Last Updated: August 31st
Hip-hop is the best workout music, hands down. Whether you need to catch a steady rhythm for your cardio routine or a blast of confidence to push through that last rep of heavyweights, there is no genre better suited to provide exactly what you’re looking for to enhance your exercise experience.
As a genre, rap tends to traffic in swaggering boasts, which can help pump up your ego when you’re looking around a crowded gym and feeling deflated, and motivational lyrics to help you feel like you can do anything when you hit the wall during a training session. The driving beats, especially the more uptempo or anthemic ones, get your heart racing and help you keep pace, whether on the treadmill or on the trail. And let’s face it, occasionally you just need to drown out the noise of a packed fitness center, the distraction of a chatty workout partner, or just the ambient sounds of the clamorous world around you.
Below are some of the best workout mixes on Spotify that primarily focus on rap and hip-hop — and associated genres like UK Grime for variety. Some are long, some are short, some stick to old school, while others fully embrace the new, while still others blend both, and one is even all clean versions for those home workouts with little ones present. Check them all out, and may they help you reach your goals, whatever they may be.
Hip Hop Workout Bangers
Recently updated with hard-driving hits like YG’s “Big Bank” and Nicki Minaj’s “Majesty,” this list lives up to its title. It’s packed with high-energy, uptempo motivation music, from Migos’ “Stir Fry” to DMX’s “X Gon’ Give It To Ya” to get that heart rate racing.
Rap Workout by Spotify
The most obvious choice is sometimes the best. While it’d be easy to write off the Spotify-curated list as corporate canned hash, in fact, this playlist starts off about as strong as it gets, with BOB’s “Headband” featuring 2 Chainz. You simply can’t go wrong with a DJ Mustard beat; it gets the blood flowing right off the bat, hitting you with a burst of uptempo energy to give you the initial spark to get started. It also makes use of some hidden gems to give your brain an extra jolt of positivity — “I remember this one!” — to go with the endorphin rush that accompanies a good, long run or a few intervals of high-intensity training.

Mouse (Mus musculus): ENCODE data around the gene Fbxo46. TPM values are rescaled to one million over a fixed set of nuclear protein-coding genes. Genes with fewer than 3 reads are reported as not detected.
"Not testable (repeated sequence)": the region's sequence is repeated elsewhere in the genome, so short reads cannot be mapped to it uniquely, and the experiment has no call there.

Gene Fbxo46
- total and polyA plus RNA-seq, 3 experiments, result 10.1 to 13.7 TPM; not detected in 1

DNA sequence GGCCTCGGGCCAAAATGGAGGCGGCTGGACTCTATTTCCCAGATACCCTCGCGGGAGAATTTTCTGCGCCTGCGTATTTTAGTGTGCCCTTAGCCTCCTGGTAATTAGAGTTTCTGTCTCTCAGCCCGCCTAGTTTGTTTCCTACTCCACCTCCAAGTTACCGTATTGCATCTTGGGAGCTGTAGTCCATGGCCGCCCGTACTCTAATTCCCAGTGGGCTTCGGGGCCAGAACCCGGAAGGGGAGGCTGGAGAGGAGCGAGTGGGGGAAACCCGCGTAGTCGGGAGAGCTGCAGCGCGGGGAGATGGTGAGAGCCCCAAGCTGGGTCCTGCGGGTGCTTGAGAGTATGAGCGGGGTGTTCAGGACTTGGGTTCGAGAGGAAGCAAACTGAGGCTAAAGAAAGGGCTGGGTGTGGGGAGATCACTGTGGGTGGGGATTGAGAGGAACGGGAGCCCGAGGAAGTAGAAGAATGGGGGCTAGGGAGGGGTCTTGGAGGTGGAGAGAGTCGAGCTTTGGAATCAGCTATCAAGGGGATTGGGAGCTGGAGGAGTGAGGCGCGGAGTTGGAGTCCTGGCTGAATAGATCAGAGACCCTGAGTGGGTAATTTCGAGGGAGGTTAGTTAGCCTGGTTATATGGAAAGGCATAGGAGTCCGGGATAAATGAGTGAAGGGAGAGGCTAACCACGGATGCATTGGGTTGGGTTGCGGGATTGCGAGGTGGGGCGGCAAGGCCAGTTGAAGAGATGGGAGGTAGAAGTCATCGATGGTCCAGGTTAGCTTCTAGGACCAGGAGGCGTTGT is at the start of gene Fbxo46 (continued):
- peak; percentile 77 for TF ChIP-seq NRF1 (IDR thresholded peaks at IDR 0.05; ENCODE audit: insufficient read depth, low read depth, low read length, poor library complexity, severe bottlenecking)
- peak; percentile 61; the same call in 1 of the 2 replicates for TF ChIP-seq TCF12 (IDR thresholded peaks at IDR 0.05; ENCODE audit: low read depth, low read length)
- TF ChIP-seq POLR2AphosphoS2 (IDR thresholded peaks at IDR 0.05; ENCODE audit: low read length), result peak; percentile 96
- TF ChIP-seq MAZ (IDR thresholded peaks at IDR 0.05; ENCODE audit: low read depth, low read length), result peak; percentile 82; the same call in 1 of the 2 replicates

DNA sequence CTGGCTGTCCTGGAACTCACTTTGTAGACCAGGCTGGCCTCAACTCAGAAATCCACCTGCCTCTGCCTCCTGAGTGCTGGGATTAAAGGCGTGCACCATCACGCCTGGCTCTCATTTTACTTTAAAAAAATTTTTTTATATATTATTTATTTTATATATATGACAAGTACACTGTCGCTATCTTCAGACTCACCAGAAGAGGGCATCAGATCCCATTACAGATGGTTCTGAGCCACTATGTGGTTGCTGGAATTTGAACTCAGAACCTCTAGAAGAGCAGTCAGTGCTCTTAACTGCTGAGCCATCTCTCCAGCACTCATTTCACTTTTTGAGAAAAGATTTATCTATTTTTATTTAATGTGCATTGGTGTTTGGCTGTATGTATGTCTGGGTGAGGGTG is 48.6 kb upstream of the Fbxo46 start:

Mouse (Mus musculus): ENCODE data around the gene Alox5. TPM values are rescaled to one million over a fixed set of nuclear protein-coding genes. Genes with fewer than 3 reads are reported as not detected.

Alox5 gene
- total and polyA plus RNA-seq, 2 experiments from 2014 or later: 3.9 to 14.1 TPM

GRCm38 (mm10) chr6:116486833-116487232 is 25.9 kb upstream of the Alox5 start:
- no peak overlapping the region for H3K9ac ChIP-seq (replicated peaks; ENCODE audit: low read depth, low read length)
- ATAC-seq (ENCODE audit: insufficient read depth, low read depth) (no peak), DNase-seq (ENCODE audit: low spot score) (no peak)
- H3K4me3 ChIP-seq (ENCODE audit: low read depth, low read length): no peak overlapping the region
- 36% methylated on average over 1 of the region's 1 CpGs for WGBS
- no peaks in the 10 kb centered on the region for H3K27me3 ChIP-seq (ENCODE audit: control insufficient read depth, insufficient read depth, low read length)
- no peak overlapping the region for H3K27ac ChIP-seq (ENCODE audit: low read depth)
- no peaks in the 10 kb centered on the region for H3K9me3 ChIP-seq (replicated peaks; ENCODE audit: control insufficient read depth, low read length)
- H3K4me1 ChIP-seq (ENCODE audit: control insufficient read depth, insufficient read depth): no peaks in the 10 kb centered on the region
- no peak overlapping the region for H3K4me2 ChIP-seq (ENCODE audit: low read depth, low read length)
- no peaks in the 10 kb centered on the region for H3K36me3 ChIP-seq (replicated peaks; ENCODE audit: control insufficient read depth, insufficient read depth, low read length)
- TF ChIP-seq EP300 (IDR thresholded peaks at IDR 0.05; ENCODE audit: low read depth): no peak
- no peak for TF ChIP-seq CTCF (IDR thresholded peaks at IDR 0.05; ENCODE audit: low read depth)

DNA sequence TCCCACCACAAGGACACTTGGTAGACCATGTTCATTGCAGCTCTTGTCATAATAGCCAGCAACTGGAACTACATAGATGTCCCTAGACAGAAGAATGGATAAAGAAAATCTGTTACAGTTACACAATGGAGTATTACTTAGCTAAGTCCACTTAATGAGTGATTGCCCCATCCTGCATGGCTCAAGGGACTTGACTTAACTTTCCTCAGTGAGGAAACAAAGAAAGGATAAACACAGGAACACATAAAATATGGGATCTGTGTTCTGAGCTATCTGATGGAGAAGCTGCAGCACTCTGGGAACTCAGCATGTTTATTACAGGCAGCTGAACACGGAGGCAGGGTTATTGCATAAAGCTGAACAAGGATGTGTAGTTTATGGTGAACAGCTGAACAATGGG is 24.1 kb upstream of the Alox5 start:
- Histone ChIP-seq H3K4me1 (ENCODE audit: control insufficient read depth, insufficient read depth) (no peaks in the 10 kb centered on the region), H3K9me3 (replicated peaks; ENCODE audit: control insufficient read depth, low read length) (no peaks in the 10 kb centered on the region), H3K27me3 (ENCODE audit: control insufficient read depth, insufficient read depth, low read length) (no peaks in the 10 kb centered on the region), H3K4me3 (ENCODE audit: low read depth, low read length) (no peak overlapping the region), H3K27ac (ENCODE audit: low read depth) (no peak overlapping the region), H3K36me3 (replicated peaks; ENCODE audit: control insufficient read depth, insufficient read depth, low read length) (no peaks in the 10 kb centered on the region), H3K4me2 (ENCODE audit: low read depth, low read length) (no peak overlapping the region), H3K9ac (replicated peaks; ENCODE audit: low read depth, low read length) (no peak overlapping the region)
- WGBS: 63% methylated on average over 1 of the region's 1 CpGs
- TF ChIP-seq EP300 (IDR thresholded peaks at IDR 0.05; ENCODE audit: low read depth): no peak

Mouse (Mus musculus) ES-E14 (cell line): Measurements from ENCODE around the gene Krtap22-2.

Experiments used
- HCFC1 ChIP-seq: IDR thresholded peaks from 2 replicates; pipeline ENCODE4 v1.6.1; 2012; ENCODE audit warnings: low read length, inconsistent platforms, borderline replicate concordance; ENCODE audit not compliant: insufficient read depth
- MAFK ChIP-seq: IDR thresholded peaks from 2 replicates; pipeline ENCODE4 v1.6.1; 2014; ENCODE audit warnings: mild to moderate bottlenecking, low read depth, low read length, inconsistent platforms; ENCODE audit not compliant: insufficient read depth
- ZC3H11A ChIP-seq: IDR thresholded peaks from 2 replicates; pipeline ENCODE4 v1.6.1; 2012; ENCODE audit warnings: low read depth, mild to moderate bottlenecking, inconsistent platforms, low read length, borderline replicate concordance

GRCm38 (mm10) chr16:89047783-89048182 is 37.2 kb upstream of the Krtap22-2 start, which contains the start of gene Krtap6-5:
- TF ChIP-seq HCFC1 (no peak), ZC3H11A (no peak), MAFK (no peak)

Basketball Warm-Ups by rod.simmons19
This one’s for the hoopers. Basketball players love J. Cole, whose Friday Night Lights and Sideline Story album titles and cover art directly referenced the sport, and ever since his debut, they’ve loved seeing him sit courtside at games and warming up to his music on their Beats headphones. It’s no surprise, then, that four songs from 2014 Forest Hills Drive appear right at the beginning of this mix, which is bolstered by further appearances from expert motivators like Chance The Rapper, Young Thug, and Russ. While the overall tempo remains pretty low key, sometimes that’s exactly what you want as you ramp up to higher energy workouts like the ones right after tipoff.
Rap Workout (Clean) by Charles Randall
Sometimes, working out in headphones just isn’t feasible. Or other times, you just need to let the music blast through your home gym. However, your taste in workout motivation might not be everyone’s cup of tea, or there might be young children present you don’t want repeating DMX and Snoop Dogg‘s dirty words. This mix is for you. The description recommends putting it on shuffle and letting it play, which is a great strategy for mixing up new and old school styles, but listeners of a certain generation may find themselves only running through the first 40 or so songs, which sit comfortably in that ’90s hip-hop head pocket — and there’s nothing wrong with that. But one day when you’re feeling ambitious, give that shuffle suggestion a try — you just might find you actually enjoy newer artists like YFN Lucci, OT Genasis, Lil Durk, and Moneybagg Yo. If not, there’s plenty of Jeezy and T.I. to get you through your workout.